While testing my workload on a different system, to which I had to move an AMD R9 290 card, I encountered several bottlenecks that slowed my workload down by 25% to over 400%. Configuration changes alleviated some of it, but I'm thinking I may need to try to do something programmatically to make my performance more consistent. So looking for suggestions.
Here are some things I did.
1) deleted a bunch of disk files -- my workload isn't always doing disk I/O, but in this case it was set to do so. It needs to read/write several GB of files. Normally a large amount of RAM hides the disk I/O pretty well, especially in a repeated run. Anyway, I cleared up a bunch of disk space as I only had several GB left, and it dropped my runtimes down a lot.
2) I was still at least 200% slower, so I started killing other programs. Nothing helped... finally, I stopped SearchIndexer.exe (disabled Windows Search service) and that got me down to maybe 50% slower than normal. The indexer wasn't using an obviously high number of cycles, but it wasn't quiescent.
3) Disabled processor management; So from control panel, find power management; Edit Power Plan; Advanced Settings; Processor Power Management. I set minimum, maximum to 100% each, and System Cooling Policy to passive. That got me to where I needed to be, matching the performance of the other system.
4) The next day, after restarting Outlook, the SearchIndexer came back on and slowed it down, although I'd disabled the service. Stopping it again worked. It is interesting though, the machine is not obviously busy, but my OCL program gets slowed a lot. I haven't tried other OCL workloads yet.
5) I did some experiments with other programs, mainly DirectX things. I used the AMD Leo sample, and also one called HK-2207. Unsurprisingly, running my opencl concurrently with those others slows it back down. I noticed even when I pause the DX sample, my program is still maybe 25% slower.
1) What can I do programmatically to make sure OCL app can run full-speed? Boost my thread priority is all I can think of at the moment.
2) If I boost thread priority would I be able to restore default p-states?
2) why would a paused DX program make my opencl workload slowdown?
depending on what you're doing, why, and of course how less jarring it is for you and your programs to migrate, consider trying things under Linux such as Ubuntu or OpenSuSE (shameless plug). You can nail down this stuff much easier and get the OS to have minimal influence on your applications realtime performance.
This is an answer to some and noise to others :-).
1) Pretty much nothing. The issue you are facing is that you are trying to make a generic user distribution into a workstation, or more like a server. If you install Windows Server XY, you most likely will get optimal performance out of the box. Stock installation has pretty much everything turned off. People generally tend to boot up Windows in recovery mode when they want to run ONLY the application they want and measure performance, but for GPGPU applications, that mostly does not work. Since you are referring to a Windows "user base", you have to assume that your users will listen to MP3, watch a youtube video, run Office Word and what not while they are running your program. You, as the programmer should not meddle with THEIR system, because they will become angry. You should write your application so that it does no unneccesary work, try to do everything optimally, but setting up the target system should remain outside the scope of a developer. You don't see StarCraft2 setting thread priorities or turning off indexing services, but you can bet Blizzard wants to be the fastest possible too.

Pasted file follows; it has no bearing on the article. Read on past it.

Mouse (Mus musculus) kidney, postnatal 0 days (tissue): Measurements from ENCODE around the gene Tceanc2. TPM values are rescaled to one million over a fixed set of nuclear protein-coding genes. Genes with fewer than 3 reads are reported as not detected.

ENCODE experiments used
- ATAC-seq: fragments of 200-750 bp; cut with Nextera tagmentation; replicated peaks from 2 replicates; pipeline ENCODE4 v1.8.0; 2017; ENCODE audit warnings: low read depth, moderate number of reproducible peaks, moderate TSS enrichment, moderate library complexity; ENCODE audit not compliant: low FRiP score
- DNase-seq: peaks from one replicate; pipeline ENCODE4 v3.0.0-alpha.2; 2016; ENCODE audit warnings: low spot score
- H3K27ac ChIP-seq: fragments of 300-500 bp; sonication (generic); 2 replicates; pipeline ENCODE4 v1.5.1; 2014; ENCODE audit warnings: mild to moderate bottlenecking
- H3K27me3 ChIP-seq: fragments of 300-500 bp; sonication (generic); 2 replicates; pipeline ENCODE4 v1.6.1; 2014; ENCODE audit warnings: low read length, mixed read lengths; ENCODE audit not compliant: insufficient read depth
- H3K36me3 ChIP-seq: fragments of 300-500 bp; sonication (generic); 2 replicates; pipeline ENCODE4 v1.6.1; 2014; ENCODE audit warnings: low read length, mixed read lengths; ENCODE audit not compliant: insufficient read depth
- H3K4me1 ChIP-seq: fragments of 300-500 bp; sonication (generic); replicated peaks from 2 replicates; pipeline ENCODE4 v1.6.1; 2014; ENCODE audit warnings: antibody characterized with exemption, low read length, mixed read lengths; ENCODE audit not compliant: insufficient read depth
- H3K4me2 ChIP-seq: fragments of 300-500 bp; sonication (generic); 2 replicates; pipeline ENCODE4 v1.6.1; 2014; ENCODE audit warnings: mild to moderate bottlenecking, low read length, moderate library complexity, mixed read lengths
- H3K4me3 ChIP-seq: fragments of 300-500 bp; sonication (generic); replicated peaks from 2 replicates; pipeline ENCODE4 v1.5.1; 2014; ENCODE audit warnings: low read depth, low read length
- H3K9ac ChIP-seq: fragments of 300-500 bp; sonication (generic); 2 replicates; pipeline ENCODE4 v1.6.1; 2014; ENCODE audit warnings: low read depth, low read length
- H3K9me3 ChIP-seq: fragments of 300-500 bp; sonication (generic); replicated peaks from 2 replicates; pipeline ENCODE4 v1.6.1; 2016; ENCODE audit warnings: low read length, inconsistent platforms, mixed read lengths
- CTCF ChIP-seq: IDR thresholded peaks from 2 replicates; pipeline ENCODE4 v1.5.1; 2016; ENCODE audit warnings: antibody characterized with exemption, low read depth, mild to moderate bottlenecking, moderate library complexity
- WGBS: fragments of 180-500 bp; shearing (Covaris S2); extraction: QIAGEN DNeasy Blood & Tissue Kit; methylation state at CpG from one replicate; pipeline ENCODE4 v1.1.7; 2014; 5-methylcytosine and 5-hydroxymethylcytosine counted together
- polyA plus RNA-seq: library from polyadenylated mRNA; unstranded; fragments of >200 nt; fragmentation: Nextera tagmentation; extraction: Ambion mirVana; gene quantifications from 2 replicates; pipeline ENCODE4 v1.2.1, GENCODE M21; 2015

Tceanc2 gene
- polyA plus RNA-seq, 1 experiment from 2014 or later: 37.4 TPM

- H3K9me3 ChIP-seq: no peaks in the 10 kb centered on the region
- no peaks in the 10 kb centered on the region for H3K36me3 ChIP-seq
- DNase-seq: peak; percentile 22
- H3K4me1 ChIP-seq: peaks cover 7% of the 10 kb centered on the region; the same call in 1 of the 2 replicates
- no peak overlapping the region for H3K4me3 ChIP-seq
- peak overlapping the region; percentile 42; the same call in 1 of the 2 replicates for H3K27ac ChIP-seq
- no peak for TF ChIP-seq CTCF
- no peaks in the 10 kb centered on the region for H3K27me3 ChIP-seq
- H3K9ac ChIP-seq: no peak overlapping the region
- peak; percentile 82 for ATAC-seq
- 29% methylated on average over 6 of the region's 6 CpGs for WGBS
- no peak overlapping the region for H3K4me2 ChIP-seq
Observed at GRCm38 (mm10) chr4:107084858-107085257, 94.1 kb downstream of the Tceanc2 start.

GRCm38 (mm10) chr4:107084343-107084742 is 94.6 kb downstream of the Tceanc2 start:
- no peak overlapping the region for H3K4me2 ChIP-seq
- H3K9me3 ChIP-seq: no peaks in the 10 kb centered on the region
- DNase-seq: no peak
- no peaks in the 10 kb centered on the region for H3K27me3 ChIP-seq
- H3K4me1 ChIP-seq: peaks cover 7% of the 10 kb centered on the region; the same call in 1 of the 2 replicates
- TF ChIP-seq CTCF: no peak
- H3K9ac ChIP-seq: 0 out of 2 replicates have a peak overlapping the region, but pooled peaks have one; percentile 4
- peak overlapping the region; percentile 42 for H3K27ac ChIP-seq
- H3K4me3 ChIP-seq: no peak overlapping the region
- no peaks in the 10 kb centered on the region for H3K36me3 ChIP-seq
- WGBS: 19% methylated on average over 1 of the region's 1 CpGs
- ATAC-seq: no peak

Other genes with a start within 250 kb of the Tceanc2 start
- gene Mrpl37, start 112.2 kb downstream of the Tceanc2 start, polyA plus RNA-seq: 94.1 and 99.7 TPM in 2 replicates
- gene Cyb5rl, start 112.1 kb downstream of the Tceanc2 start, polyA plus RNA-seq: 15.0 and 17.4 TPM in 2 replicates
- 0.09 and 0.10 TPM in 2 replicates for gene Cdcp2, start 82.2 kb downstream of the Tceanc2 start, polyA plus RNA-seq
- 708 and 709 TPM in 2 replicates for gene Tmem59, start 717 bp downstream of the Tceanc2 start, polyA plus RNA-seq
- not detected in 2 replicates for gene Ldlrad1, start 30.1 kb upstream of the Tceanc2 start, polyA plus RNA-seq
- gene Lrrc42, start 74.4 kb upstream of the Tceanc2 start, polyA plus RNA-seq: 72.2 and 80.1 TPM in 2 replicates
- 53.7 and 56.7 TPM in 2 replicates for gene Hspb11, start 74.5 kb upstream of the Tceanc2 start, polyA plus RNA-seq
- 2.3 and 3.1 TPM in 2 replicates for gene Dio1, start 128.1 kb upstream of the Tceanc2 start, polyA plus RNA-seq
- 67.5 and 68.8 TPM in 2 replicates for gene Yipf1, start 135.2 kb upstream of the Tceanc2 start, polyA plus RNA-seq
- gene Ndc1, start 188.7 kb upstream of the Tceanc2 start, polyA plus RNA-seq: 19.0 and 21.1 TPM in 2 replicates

As jason has mentioned, linux generally has A LOT less services/daemons running and you get better performance out-of-the-box.
2) I don't know what exactly you are referring to by "restoring".
3) "Paused" can mean a lot of things. Today, DX resources are managed by the OS and the application in a weird symbiosis. Even if you minimize an a DX application, it is up to the application how it handle being put to the background. It may still run the display loop, but without doing any render. You have pretty much no control over how silent an application will become once put into the background. The app's VRAM should be flushed to disk AFAIK, but the host side code can do whatever it wants.
4) To boost your application's performance, master async IO for both disk access, GPU memory movement, utilize multiple host threads for reading data, perhaps do data compression if it makes sense in your case... these are the things you as a programmer can do to obtain better performance. YOU as a user of yourself should keep a clean system with all the unnesseccary things turned off (not always easy to do on a dev box), but you cannot mandate your end-users to do the same, moreover achieve it programmatically. Imagine Photoshop turning off Indexing on my machine. I'd uninstall the hell out of it the instant I find out.
...just my thoughts.
Thanks for the insights. Sounds like a reasonable thing to do is provide end-user documentation (like a tech note) regarding system settings and third party items that may impact the performance. I agree with your other thoughts.
2) Q: If I boost thread priority would I be able to restore default p-states?
2) A: I don't know what exactly you are referring to by "restoring".
Let me try to clarify what I meant by "restore default p-states". To get max OpenCL performance on this particular system, I explicitly set it to performance mode; which disables power-saving mode (e.g., default p-states). So my question was whether programmatically changing thread priority in my app might solve the performance issue a different way. If I get a chance to try it I will relate my findings.